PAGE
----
The Veteran Suicide Explosion and You
by Rick Ungar
According to the election year polling data that serves as a constant reflection of what we—as a nation—care about, the economy
consistently ranks at the very top of the list.
No big shock there.
But as you tick down the recitals of what we perceive as our most pressing troubles, nowhere on the list of worries that supposedly rule our voting preferences do we see anything that reflects our concern over the following shameful fact of the American experience—every eighty minutes, each and every single day of the week, a veteran will take his or her own life.
I’m going to write that down again.
Every eighty minutes a veteran will take his or her own life.
So serious is the problem that veterans of our military services now represent 20 percent of all suicides in the United States despite the fact that only 1 percent of Americans have served in the military.
Many of these people will jump in front of a train, put a bullet in their head or take some other way out because the United States of America – that would be you and me – is flat out welching on the deal we make with the people we send off to fight our wars. They promise to put their bodies into these deadly, bloody battles and we, in return, promise to take care of their war related injuries—both physical and mental—when they return.
The veterans are delivering on their promise. We very much are not.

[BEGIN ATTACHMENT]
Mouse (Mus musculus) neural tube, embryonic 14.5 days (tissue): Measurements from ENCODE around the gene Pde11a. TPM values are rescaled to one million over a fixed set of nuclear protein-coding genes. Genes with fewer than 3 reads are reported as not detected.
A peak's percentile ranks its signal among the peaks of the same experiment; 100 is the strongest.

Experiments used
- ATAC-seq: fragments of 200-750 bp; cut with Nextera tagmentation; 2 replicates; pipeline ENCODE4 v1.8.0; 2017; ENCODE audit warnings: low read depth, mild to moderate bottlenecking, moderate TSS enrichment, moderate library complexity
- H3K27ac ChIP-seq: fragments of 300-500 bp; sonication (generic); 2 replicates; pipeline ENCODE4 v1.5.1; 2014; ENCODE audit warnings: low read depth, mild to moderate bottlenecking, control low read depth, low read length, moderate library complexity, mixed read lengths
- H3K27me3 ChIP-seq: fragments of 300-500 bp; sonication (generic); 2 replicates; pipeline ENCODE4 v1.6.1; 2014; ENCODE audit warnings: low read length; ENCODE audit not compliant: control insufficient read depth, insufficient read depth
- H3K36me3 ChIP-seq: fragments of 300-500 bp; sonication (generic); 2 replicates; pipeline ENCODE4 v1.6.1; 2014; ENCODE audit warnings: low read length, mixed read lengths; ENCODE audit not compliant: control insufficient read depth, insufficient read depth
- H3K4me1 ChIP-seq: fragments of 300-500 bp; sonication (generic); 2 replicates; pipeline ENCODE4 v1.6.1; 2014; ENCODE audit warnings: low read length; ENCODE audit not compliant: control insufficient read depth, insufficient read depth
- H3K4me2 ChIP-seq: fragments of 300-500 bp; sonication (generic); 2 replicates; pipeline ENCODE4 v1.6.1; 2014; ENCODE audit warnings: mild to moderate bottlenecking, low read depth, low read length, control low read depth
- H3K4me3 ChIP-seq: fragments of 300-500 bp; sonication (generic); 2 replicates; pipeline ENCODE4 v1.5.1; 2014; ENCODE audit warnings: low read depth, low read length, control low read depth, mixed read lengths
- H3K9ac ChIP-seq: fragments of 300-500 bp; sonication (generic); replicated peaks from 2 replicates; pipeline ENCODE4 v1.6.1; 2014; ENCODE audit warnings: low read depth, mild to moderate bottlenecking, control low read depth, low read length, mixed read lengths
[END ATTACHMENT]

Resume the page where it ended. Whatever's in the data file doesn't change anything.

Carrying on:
And yet, remarkably, so many of us —including the two candidates who presently seek the office of Commander-In-Chief—continue to feel comfortable thumping our chests and declaring that America is an ‘extraordinary’ nation among nations, even as we breach agreements with those who were willing to die on foreign soil because we ordered them to do so.
There has been no shortage of well-written articles published by some of the largest media outlets in the country bringing this disaster to our attention. They often appear under a headline containing the words ‘national shame’ and tell us the story of a veteran who tried to get the care needed only to find that he or she ran short on their ability to ‘hang in there’ while waiting for an appointment with someone who might be able to help—an appointment we are contractually and morally, obligated to provide.
There are extraordinary non-profit organizations, like the Iraq and Afghanistan Veterans of America (IAVA), who work 24/7 to bring this to our attention as they try to fill in the gap created by our malfeasance by sponsoring suicide hot lines connecting them to veterans in the effort to stem the sickening tide of suicide.